The final count for Bristol City Council is 28 seats for Labour, followed by the Lib Dems with 23 and the Conservatives with 14.
The Green Party had 4 seats and one went to an independent. Unlike in many other counties, UKIP failed to win a single seat.
The Conservatives kept control of Wiltshire council with 58 seats. Behind them the Lib Dems won 27, followed by 8 independents and 4 for Labour and 1 for UKIP.
With more than two thirds of results in, the Conservatives have retained control of Wiltshire Council.
UKIP have performed worse than expected with just one seat in Melksham.
Conservative Councillor Mar Hawthorne says votes for UKIP show parties need to listen to voters.
The Conservatives lost overall control of the authority - winning just 23 of 53 seats available. While the Lib Dems took 14. UKIP - which hadn't previously been represented - gained three seats in the Forest of Dean.
Local election results for Bristol are starting to come in now.
The biggest casualty so far is Lib Dem Jon Rogers who ran for Bristol Mayor last year. He finished third in Ashley Ward. The Greens won ahead of Labour.
The Green party now have two councillors on the City Council after Daniella Raice takes Bishopston.
Veteran councillor Lib Dem Simon Cook held onto his Clifton ward by just 17 votes.
Ian Bruce, the Conservatives spokesman in Dorset, blamed voters opting for UKIP for allowing Labour to win seats from the Conservatives on the new look County Council..
Labour gained five seats in Weymouth & Portland on Dorset County Council. Spokesperson Rachel Rogers says it shows the party is gaining the trust of the public in the south of England.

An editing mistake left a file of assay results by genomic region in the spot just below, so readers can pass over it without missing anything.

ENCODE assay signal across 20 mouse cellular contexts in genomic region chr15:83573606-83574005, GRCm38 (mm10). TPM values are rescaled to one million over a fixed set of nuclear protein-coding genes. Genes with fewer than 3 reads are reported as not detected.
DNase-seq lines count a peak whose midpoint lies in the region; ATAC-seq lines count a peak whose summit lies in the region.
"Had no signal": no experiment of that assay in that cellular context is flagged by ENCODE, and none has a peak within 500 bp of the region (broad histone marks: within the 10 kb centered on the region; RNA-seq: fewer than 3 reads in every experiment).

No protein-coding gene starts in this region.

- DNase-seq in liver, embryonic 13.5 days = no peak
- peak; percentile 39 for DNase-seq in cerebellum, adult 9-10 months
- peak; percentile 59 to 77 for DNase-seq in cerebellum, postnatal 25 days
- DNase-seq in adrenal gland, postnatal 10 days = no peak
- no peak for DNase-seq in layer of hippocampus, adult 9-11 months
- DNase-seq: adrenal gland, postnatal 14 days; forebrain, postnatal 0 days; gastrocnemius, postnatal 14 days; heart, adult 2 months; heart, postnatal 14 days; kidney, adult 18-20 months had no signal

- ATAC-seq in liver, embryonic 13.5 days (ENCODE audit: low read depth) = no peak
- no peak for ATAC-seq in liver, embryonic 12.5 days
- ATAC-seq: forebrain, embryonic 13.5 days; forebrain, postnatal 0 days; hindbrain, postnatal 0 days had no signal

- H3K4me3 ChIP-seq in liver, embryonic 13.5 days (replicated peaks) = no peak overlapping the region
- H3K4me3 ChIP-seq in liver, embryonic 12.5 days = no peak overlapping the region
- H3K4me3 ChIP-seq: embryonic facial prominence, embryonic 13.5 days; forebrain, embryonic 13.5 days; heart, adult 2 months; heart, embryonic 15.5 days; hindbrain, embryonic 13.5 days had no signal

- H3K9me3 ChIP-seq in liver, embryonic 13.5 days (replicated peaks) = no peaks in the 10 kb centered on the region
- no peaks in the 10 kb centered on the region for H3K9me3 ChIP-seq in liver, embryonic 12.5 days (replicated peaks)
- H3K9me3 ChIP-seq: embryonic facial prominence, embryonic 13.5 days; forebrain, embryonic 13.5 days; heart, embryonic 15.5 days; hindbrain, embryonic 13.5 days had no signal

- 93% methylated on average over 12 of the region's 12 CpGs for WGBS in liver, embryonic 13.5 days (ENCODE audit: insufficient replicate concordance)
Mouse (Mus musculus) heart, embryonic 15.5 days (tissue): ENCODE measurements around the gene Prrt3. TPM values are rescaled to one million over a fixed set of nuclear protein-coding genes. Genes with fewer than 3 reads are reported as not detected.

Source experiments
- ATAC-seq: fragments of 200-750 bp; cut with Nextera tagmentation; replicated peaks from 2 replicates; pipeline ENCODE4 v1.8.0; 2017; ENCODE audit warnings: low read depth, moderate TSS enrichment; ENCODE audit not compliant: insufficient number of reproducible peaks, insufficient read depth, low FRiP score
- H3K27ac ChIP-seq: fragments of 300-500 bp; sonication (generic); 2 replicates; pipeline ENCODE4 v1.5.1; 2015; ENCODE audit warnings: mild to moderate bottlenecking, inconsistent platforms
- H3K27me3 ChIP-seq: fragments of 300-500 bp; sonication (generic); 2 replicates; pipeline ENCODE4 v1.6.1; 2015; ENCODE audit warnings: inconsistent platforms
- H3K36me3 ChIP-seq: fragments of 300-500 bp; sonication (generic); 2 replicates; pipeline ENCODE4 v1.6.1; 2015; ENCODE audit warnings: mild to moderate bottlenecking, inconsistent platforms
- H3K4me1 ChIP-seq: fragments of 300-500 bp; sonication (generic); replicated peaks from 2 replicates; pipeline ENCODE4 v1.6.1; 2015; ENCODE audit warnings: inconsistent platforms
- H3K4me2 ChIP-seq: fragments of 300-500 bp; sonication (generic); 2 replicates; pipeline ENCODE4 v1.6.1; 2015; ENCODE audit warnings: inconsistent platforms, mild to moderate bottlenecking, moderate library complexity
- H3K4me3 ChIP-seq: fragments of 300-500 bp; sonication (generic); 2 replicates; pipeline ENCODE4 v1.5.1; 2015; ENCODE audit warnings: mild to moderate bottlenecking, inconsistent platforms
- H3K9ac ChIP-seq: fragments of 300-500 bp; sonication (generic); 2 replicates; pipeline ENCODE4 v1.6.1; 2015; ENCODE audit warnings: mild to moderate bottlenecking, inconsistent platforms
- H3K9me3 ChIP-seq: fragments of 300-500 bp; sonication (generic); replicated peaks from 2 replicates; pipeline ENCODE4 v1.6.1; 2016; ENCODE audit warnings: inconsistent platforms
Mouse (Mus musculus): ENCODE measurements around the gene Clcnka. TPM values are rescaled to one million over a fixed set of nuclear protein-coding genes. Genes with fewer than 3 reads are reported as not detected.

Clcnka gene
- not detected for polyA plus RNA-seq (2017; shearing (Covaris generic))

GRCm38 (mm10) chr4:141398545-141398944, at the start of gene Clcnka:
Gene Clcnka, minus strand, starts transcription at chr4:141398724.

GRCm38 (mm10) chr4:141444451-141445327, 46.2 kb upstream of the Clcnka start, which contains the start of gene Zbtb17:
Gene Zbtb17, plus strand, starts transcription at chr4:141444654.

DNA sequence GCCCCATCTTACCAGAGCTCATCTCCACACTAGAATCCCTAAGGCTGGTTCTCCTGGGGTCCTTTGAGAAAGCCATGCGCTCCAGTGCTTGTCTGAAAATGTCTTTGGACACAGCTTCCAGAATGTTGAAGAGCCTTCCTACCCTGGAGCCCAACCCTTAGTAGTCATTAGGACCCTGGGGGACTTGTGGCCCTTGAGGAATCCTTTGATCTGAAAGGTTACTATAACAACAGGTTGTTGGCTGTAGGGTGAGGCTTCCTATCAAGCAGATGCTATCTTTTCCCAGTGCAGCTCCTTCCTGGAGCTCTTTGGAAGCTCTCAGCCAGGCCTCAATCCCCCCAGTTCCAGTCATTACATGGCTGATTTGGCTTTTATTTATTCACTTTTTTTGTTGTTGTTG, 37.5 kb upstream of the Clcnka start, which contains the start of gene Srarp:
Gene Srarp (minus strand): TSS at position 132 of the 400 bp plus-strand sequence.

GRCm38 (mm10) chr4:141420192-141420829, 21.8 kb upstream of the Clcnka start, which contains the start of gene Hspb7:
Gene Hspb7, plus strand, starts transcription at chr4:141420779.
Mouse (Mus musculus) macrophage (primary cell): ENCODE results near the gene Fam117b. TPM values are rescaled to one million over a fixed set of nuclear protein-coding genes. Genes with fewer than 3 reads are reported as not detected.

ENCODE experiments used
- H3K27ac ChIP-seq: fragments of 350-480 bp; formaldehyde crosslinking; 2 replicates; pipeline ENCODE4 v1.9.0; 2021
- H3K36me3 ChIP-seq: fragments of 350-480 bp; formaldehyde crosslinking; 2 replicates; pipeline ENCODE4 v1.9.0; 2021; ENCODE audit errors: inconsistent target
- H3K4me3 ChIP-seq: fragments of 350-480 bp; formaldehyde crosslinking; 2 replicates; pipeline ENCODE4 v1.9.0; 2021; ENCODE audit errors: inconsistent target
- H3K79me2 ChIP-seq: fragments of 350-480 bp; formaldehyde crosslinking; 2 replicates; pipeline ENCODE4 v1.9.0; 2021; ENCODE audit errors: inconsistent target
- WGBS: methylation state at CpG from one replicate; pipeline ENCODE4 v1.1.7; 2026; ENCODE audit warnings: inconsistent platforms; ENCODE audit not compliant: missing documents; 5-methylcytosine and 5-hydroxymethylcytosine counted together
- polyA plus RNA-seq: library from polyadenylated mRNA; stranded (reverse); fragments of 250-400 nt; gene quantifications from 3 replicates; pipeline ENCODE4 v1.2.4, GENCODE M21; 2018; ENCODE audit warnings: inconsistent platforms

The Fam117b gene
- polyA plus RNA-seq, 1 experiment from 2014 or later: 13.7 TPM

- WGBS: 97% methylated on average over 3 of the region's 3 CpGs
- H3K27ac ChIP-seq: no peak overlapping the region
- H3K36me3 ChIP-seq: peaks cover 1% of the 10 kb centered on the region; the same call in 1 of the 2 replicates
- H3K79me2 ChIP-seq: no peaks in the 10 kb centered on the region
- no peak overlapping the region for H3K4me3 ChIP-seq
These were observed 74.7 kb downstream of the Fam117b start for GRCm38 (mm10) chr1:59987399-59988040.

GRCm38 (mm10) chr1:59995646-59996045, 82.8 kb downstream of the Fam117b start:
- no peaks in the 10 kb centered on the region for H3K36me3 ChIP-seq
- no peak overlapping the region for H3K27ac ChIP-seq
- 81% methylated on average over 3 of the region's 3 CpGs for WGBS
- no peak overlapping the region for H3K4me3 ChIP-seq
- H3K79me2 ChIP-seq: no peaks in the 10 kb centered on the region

Turnout in Gloucestershire was lower than the previous election in 2009 – 31.79% down from 40% four years ago. Of the 475,739 people eligible to vote in the county, 151,250 people actually voted.
Altogether 53 seats were available, down from 63 previously following boundary changes.
The Conservative Group won 23 seats, Liberal Democrats 14, Labour and Labour & Cooperative nine, UKIP three, Green one, two independents and one People Against Bureaucracy seat.
27 seats were needed to gain control of the council, so there is currently overall controlling group.
Chief Executive of the council, Pete Bungard, said: “We were planning for significant change whatever the result because of the boundary review and the fact that 26 of our previous councillors decided to stand down this time.
“In reality, it’s too soon to know how things will work out politically as the new members need time to consider what this means for them."
For details of the elected councillors and the votes they received, visit www.gloucestershire.gov.uk/elections.
John Osman, the Conservative leader on Somerset County Council, claimed the election result was a victory for "common sense and financial prudence" despite a reduced number of seats.